Don’t let the little things affect you. Pay attention to the details. Remember the big picture.
Growing up, we hear a multitude of conflicting advice, one of the biggest regarding the kind of mentality we should have about things. Parents may tell us to not sweat the little things. Teachers tell us to pay attention to small details when we’re writing our essays or reading a book. How do we know just how big our picture on life should be? What gets to be included and what doesn’t? How do we make sure that we don’t stay zoomed in for too long or keep looking from too far away?
I struggled with finding my balance during junior year. The smallest assignments and most frivolous tasks overwhelmed my brain, and I got caught up in the little tasks I did more than the big picture for why I was doing them. As a result, I often felt trapped and distant from the real world because it felt as though the world outside my school had disappeared completely. I partly blame the residential school which I attend for this. Don’t get me wrong, I love IMSA. But there are times where students get stuck in an “IMSA bubble” and forget all that exists outside of the homework, extracurriculars, and sports. We lose touch with the life that we have outside, and our picture is narrowed to just the school.
Doing so hurts us more than helps because every assignment has the power to stress us out. Nothing is worse than ignorance in this world, but when a chemistry lab or English paper takes the most priority in your head, you automatically ignore what is happening in the rest of the world or the rest of your life.
I’ll admit that there were days where I didn’t even think about, much less call, my parents because I was too engrossed in my work. I didn’t even open the e-mails regarding news updates which I’d received, and I had absolutely no clue what was going on in the real world with politics, America’s relationship with Korea, or even the local news in Chicago. It’s sad to think about, but it was my reality.
Coming out of junior year, I realized how badly I’d lost sight of the bigger picture. Not every assignment that I was putting my blood and tears into was worth it, and only about half of them played a role in the bigger picture. I don’t regret the work or time I put into everything, but I do wish I had done some of those assignments in a more stress-free manner, living my life a little more. I wish I had prioritized other assignments, which may have not been for school, but which played a role in my bigger picture instead.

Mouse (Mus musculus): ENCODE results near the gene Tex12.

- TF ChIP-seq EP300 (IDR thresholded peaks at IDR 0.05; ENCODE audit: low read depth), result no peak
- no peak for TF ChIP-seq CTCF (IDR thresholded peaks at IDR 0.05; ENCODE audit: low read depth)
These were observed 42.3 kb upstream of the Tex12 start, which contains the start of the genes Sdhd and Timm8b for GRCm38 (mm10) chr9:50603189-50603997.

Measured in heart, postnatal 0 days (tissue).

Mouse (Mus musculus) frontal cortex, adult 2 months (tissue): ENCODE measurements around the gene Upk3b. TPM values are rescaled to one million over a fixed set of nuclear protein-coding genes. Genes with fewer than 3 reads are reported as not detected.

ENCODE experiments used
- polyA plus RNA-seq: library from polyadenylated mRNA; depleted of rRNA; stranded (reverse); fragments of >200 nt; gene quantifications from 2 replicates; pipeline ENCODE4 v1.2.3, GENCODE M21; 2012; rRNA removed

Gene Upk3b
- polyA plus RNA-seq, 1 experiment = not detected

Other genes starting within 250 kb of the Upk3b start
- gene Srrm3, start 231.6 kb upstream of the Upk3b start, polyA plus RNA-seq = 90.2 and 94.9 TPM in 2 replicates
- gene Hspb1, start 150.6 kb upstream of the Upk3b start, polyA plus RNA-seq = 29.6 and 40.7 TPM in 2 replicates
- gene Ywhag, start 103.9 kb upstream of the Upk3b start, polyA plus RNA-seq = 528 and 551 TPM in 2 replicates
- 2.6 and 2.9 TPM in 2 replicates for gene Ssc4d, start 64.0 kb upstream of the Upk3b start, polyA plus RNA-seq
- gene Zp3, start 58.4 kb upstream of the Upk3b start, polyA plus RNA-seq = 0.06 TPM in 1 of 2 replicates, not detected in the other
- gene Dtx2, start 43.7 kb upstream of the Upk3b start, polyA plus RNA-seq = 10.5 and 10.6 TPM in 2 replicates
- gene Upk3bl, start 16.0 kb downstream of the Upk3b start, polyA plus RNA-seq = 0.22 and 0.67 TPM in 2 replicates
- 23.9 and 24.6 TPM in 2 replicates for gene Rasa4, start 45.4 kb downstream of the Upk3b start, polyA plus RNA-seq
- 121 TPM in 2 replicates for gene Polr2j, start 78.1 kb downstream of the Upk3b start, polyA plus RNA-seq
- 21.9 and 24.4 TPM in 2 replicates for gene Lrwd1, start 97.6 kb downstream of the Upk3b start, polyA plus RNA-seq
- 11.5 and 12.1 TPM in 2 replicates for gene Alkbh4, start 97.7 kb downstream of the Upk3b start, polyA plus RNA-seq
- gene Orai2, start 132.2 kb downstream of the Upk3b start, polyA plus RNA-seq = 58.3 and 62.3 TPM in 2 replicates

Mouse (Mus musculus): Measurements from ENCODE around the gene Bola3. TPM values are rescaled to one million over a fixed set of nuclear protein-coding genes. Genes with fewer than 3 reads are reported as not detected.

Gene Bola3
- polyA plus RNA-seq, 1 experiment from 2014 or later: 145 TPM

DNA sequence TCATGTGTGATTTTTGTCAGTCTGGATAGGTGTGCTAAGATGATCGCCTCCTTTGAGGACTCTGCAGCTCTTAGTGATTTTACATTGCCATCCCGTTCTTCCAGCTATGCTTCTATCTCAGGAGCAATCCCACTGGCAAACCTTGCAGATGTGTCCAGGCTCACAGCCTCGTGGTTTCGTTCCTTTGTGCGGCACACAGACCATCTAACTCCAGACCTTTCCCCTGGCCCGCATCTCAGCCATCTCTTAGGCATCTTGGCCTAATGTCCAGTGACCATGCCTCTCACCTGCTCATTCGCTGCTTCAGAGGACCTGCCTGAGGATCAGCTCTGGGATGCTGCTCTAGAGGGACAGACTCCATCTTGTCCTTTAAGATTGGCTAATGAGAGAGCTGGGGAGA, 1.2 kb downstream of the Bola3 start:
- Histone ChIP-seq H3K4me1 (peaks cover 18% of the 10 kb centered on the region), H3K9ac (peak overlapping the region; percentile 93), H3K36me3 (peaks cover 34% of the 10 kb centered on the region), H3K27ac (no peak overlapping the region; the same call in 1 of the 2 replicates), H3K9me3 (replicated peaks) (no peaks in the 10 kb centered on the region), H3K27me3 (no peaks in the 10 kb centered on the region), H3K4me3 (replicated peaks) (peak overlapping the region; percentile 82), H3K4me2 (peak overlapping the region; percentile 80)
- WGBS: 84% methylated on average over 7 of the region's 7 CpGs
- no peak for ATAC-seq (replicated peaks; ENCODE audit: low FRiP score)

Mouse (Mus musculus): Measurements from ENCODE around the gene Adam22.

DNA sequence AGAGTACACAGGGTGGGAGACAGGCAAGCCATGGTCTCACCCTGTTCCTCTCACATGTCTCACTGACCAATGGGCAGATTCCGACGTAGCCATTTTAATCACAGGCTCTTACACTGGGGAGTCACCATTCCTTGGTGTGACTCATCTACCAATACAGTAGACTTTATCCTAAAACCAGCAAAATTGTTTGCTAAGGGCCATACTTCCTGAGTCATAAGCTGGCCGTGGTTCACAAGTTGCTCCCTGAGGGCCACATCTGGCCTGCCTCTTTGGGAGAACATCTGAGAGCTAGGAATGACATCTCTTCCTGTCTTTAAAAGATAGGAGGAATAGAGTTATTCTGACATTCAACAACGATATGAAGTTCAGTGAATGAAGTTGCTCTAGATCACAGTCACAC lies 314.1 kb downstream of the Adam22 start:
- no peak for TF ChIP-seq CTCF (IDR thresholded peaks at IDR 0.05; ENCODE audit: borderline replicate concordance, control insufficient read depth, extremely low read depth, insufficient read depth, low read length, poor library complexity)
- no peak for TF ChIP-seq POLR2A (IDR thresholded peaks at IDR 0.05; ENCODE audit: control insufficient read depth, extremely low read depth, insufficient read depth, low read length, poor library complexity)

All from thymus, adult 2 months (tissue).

In retrospect, it’s easy for me to claim that I wish I had something a specific way or changed my mindset, but there’s also a reason for why I didn't. I was scared about what would happen if I didn’t put my 110% into every assignment, including the most frivolous, daily homework assignments for a class such as Spanish. The fear led me to overworking my body and feeling sad because I wasn’t doing what I loved; in essence, it broke me.
I understand now that there needs to be a balance in our lives. The little assignments do matter, but only if they play a role in the bigger picture. And sometimes, we don’t know if the assignment will exactly play a role, which is when we need to use our own judgement. Yes, sometimes we will make a mistake, but in that case, we’ll learn, and more often than not, we will be right.
As my senior year comes upon me, I look at it with fresh eyes. I’m not going to let every assignment stress me out. Before I choose to stay up until 4 am working on something, I’m going to decide whether it factors into my bigger picture or not. If it isn’t important to the life I want, I’m only going to do my best in the most efficient way; I’m going to let go of my perfectionism for it. And as a replacement, I’m going to put the remainder of my time into something that does fit into my future life.
The person you want to be and the life you want to have includes you learning a lot right now, but it doesn’t have to have you learning everything; the life you want shouldn’t have you overworking yourself right now. Be determined to live and thrive so you can have the life you want and enjoy the journey.